E.   Get over to Tom’s as soon as possible that day, check the shipment to see if there are
            any undamaged goods that can be put on the shelf, get a replacement order from Tom’s
            manager, and phone in the order immediately.
             Sales Aptitude Solutions: FORM "B"

CUSTOMER A
ANSWER: A

CUSTOMER B
ANSWER: B

CUSTOMER C
ANSWER: A

CUSTOMER D
ANSWER: C

CUSTOMER E
ANSWER: A

CUSTOMER F
ANSWER: B

CUSTOMER G
ANSWER: B

CUSTOMER H
ANSWER: A

CUSTOMER I
ANSWER: D

CUSTOMER J
ANSWER: C

CUSTOMER K
ANSWER: A

CUSTOMER L
ANSWER: A

CUSTOMER M
ANSWER: A

CUSTOMER N
ANSWER: C

CUSTOMER O
ANSWER: D

CUSTOMER P
ANSWER: E
     Your Sales Aptitude: Solutions (Form B)

                                  CUSTOMER A

Alternatives                   Ranking                        Dollar Amount Sold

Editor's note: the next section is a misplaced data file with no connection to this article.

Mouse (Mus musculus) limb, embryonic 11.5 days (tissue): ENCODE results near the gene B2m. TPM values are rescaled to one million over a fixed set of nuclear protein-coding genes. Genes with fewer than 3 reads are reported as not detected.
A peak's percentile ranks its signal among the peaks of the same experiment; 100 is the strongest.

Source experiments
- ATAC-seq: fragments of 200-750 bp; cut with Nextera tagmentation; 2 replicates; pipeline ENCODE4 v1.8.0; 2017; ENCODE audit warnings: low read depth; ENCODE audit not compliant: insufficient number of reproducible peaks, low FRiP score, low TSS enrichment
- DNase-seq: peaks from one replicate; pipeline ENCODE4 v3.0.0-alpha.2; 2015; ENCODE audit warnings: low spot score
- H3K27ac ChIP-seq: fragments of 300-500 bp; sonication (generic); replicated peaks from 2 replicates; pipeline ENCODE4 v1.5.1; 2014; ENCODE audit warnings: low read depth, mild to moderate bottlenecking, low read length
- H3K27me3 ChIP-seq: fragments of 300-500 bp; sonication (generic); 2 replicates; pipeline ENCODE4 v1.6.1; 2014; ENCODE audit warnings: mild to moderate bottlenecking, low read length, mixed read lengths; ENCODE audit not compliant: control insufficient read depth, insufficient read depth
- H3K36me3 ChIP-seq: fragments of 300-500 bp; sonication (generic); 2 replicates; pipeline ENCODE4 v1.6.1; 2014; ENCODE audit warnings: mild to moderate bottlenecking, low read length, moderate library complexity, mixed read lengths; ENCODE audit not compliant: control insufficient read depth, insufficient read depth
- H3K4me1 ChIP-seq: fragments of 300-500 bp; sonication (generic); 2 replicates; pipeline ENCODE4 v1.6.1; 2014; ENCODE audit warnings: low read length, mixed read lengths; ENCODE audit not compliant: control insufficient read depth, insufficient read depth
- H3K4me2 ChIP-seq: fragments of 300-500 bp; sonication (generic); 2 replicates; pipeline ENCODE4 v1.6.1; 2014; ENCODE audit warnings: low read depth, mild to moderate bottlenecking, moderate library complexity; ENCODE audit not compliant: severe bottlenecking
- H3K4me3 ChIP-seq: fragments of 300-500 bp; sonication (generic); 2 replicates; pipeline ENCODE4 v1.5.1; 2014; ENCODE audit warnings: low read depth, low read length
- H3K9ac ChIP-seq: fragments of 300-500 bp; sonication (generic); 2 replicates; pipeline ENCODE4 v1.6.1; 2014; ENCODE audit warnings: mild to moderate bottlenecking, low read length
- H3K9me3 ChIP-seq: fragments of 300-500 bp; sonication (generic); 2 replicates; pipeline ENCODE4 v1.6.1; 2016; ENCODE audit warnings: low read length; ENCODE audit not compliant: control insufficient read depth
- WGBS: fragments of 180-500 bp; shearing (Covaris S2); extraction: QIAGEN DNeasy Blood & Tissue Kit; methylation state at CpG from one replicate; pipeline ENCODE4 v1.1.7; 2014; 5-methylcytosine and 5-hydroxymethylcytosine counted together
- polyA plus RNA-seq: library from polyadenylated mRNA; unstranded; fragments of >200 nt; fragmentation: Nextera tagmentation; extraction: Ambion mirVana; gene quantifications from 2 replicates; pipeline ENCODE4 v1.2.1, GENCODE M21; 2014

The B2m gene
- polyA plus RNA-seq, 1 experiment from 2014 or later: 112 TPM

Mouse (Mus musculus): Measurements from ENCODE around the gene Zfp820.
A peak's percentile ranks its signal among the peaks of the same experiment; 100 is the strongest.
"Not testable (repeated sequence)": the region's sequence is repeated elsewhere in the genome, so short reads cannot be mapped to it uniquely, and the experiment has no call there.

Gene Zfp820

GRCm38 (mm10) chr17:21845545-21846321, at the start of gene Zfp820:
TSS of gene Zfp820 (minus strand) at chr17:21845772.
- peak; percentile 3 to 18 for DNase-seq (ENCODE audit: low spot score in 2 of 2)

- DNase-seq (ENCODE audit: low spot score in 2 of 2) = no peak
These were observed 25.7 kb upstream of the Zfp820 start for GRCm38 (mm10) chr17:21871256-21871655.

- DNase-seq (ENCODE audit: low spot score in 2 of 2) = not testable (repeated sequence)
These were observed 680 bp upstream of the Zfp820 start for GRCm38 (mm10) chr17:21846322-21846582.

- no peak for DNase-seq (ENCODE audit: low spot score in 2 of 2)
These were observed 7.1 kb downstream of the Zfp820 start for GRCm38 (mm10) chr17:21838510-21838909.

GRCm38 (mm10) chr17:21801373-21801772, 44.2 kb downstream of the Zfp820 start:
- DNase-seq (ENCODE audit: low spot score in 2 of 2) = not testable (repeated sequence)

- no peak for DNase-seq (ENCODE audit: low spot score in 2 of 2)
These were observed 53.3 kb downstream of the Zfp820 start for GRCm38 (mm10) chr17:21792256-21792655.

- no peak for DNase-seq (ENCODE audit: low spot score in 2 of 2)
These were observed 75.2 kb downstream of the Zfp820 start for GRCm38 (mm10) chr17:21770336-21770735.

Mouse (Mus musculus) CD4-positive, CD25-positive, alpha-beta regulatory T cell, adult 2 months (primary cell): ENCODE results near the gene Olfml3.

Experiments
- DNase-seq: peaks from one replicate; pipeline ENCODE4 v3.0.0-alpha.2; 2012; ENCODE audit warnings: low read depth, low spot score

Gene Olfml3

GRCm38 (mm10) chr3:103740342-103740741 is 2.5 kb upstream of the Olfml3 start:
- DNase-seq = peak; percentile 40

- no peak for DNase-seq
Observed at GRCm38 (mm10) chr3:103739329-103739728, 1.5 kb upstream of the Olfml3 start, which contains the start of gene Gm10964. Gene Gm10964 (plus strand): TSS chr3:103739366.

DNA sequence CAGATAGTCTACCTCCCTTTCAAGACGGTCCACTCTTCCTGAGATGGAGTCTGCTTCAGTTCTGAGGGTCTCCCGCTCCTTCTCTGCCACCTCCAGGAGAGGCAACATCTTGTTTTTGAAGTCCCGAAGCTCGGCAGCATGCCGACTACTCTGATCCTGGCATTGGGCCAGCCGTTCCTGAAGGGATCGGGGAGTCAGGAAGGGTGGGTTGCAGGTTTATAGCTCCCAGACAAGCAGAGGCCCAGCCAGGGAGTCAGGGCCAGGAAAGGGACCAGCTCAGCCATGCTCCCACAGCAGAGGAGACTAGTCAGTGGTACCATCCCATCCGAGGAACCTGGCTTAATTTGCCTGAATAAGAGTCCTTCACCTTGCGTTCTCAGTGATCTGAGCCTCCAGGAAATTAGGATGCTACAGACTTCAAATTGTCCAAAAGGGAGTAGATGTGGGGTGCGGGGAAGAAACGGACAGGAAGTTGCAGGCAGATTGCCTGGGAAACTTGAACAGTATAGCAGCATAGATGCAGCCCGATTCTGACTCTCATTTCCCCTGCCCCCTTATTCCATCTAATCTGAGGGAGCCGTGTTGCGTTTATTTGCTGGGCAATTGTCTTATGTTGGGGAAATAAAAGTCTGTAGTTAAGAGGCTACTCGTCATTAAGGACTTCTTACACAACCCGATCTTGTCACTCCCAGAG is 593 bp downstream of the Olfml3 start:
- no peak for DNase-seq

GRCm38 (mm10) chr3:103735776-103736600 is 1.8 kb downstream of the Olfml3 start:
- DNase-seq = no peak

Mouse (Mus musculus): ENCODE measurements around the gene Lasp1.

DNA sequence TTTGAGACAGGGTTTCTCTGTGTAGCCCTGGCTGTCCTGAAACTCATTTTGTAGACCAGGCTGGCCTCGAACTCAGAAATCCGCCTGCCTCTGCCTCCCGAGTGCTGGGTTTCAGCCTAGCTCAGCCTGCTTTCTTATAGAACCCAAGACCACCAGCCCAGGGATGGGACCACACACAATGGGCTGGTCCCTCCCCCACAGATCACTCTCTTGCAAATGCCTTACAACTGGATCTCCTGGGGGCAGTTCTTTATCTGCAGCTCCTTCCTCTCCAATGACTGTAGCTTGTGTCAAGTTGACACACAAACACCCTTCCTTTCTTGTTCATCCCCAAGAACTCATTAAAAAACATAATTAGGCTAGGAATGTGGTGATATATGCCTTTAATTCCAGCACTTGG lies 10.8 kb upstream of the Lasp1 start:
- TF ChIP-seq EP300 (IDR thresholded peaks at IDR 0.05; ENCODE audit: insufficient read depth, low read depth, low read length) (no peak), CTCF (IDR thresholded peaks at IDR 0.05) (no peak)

(Maximum = $4,000)

      A                        First                          $ 4,000
      B                        Second                         $ 1,500
      C                        Third                          $ 0,000
      D                        Fourth                         $ 0,000

Five salespeople ranked the four alternatives, with "A" ranked the best. People who chose
this alternative sold the maximum dollar amount of $4,000. Alternative "B" was second.
Both alternatives "C" and "D" were unacceptable to all five judges.

                                  CUSTOMER B

Alternatives                   Ranking                        Dollar Amount Sold
                                                              (Maximum = $3,000)